A Combined Experimental and Numerical Analysis on the Aerodynamics of a Carbon-Ceramic Brake Disc

Authors Abstract
Composite ceramic brake discs are made of ceramic material reinforced with carbon fibers and offer exceptional advantages that translate directly into higher vehicle performance. In the case of an electric vehicle, it could increase the range of the vehicle, and in the case of conventional internal combustion engine vehicles, it means lower fuel consumption (and consequently lower CO2 emissions). These discs are typically characterized by complex internal geometries, further complicated by the presence of drilling holes on both friction surfaces. To estimate the aerothermal performance of these discs, and for the thermal management of the vehicle, a reliable model for predicting the air flowing across the disc channels is needed. In this study, a real carbon-ceramic brake disc with drilling holes was investigated in a dedicated test rig simulating the wheel corner flow conditions experimentally using the particle image velocimetry technique and numerically. The simulation was performed using the moving reference frame (MRF) approach and the experimental data were used to validate the numerical model. The results show that drilling holes contribute to about 13% of the inlet mass flow and more than 86% of the air driven into the brake disc comes from the main inlet of the disc. Moreover, the numerical results are in an agreement with experimental data, supporting MRF approach as a suitable model for the analysis of complex flows in complicated geometries.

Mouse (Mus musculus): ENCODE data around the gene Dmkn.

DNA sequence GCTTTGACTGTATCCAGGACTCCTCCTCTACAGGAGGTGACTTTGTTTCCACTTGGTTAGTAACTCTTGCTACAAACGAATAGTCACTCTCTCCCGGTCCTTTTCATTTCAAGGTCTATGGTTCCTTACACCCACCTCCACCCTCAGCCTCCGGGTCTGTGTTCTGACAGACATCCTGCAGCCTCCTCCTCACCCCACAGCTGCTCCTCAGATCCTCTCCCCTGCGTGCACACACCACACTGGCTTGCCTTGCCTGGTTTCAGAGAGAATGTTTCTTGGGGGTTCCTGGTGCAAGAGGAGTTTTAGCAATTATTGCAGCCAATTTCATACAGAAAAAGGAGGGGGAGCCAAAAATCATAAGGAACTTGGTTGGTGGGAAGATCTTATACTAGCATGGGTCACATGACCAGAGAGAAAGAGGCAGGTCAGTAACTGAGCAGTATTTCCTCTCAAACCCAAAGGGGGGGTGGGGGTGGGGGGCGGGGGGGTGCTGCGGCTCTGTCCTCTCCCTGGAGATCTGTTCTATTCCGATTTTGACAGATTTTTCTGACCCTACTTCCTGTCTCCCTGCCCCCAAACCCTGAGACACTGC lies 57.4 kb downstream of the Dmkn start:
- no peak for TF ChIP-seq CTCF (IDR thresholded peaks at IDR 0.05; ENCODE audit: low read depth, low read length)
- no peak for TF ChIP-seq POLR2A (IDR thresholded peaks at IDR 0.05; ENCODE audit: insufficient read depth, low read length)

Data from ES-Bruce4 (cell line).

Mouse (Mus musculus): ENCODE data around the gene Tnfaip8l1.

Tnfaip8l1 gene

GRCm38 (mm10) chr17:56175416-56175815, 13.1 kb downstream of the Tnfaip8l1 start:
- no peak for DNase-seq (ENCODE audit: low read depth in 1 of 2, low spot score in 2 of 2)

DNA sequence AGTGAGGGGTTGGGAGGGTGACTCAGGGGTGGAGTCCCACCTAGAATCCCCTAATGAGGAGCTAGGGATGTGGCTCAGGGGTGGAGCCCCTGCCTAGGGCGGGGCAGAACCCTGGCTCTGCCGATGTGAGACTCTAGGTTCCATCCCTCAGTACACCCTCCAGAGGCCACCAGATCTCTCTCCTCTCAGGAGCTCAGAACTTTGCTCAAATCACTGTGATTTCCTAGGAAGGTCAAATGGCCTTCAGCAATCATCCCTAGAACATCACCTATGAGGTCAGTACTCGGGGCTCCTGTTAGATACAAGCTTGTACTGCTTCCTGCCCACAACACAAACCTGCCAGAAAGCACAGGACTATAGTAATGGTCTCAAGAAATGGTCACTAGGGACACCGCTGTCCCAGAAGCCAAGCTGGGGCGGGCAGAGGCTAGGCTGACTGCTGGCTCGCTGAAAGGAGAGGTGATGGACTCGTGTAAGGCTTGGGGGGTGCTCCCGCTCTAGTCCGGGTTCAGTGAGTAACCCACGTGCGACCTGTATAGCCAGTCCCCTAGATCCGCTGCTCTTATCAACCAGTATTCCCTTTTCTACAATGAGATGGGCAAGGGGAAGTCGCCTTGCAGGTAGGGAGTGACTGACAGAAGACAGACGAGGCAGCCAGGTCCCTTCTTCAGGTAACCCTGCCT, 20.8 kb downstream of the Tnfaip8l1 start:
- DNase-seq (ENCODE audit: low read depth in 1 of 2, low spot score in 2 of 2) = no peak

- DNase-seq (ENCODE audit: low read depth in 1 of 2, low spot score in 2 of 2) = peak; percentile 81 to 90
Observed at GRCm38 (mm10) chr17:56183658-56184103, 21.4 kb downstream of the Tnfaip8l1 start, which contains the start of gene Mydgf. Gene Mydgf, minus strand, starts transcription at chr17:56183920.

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Rouina, S., Barigozzi, G., Abdeh, H., Palomino Solis, D. et al., "A Combined Experimental and Numerical Analysis on the Aerodynamics of a Carbon-Ceramic Brake Disc,"https://doi.org/10.4271/15-17-02-0009.
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Jan 04
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Journal Article